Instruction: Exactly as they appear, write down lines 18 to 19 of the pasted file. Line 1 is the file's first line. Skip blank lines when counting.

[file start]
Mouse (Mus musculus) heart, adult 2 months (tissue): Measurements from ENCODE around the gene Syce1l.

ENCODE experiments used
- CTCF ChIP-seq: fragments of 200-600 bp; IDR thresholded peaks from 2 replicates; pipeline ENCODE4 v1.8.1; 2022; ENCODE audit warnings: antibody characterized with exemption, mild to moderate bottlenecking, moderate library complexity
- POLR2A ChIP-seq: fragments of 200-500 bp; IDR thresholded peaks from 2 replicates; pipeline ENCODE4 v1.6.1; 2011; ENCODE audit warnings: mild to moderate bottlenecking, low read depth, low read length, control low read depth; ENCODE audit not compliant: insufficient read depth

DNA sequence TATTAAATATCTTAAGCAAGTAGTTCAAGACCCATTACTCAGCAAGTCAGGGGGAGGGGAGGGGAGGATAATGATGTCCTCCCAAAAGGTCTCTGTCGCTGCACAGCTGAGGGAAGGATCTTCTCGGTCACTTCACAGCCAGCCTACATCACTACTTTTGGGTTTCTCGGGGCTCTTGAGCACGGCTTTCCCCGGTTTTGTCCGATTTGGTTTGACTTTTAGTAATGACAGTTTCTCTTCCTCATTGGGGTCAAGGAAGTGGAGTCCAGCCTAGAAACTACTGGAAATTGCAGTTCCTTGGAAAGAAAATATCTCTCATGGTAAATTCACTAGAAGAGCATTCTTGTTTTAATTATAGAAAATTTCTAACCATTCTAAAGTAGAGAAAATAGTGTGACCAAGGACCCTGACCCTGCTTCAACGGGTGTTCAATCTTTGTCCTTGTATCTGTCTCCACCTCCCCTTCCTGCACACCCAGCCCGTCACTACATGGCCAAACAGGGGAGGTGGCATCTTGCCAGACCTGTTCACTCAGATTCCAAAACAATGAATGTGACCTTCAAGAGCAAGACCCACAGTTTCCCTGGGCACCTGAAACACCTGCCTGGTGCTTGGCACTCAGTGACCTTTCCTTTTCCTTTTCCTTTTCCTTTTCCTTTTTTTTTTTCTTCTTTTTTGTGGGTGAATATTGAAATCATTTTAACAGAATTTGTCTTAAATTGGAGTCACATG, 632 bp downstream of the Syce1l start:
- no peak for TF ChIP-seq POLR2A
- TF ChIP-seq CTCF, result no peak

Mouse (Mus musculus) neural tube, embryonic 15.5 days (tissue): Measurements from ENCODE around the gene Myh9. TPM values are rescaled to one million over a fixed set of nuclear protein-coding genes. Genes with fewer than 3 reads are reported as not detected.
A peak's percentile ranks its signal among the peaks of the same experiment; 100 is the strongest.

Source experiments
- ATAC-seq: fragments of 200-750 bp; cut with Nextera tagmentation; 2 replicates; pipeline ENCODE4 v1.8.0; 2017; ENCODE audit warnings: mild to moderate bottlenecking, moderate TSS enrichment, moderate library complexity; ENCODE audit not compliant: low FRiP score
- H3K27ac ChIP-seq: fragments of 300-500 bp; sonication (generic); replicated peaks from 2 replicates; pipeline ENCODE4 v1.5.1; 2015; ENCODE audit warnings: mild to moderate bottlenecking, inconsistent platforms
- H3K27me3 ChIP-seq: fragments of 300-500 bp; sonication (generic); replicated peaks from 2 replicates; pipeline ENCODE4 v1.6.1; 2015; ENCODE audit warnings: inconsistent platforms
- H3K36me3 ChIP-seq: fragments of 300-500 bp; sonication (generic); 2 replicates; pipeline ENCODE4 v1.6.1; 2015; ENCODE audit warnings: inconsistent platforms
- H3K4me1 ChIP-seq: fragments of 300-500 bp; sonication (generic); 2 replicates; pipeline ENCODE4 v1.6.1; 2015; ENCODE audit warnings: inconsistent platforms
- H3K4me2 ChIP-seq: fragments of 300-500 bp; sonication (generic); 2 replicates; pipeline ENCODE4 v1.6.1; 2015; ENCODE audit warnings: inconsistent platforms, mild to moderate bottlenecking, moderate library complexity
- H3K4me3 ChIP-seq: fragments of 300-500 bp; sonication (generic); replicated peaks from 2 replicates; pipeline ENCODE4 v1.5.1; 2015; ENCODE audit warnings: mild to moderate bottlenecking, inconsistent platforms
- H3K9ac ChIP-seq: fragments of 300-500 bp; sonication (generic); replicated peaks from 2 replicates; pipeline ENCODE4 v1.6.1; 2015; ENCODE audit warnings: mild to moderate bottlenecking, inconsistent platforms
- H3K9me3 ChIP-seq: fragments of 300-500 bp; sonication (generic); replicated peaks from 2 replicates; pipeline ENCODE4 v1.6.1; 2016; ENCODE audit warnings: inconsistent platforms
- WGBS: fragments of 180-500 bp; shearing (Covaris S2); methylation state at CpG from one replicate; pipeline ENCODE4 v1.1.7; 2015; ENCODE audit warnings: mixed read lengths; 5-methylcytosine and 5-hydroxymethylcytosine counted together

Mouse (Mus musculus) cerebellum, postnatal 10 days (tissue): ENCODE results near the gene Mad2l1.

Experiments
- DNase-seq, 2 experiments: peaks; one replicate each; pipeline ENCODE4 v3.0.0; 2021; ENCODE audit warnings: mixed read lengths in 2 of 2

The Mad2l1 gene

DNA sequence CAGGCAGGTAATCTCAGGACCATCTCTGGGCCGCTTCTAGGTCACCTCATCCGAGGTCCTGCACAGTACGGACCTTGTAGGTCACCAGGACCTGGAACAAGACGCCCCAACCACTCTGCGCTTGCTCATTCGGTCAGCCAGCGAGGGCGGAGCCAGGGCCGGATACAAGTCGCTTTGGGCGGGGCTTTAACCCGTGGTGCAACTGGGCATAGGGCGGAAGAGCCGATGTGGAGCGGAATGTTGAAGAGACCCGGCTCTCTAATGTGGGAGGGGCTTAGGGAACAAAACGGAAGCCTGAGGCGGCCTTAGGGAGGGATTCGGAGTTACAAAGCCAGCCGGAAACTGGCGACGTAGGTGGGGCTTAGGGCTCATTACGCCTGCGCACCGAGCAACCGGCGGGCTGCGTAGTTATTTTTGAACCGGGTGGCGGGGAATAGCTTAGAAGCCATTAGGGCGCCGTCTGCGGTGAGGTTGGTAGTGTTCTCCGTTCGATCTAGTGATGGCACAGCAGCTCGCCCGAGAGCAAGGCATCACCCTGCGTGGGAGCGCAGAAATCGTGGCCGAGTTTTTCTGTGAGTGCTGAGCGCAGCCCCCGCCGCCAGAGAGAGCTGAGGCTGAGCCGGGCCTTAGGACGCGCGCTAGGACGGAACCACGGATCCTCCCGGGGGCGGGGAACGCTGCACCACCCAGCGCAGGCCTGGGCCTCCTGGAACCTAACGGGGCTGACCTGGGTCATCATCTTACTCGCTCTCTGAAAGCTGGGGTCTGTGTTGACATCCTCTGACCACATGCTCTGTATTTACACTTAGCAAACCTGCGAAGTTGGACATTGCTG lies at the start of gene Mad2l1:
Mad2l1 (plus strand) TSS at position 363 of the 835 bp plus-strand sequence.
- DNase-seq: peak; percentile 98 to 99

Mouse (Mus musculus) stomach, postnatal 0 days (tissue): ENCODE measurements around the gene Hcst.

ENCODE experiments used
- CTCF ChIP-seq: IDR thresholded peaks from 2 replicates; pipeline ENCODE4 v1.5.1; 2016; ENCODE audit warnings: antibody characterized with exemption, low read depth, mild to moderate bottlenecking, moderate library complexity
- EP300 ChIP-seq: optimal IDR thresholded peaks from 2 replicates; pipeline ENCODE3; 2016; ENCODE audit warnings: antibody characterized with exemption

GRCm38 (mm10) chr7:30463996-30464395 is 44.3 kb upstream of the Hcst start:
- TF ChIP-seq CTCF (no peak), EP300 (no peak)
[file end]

- H3K9ac ChIP-seq: fragments of 300-500 bp; sonication (generic); replicated peaks from 2 replicates; pipeline ENCODE4 v1.6.1; 2015; ENCODE audit warnings: mild to moderate bottlenecking, inconsistent platforms
- H3K9me3 ChIP-seq: fragments of 300-500 bp; sonication (generic); replicated peaks from 2 replicates; pipeline ENCODE4 v1.6.1; 2016; ENCODE audit warnings: inconsistent platforms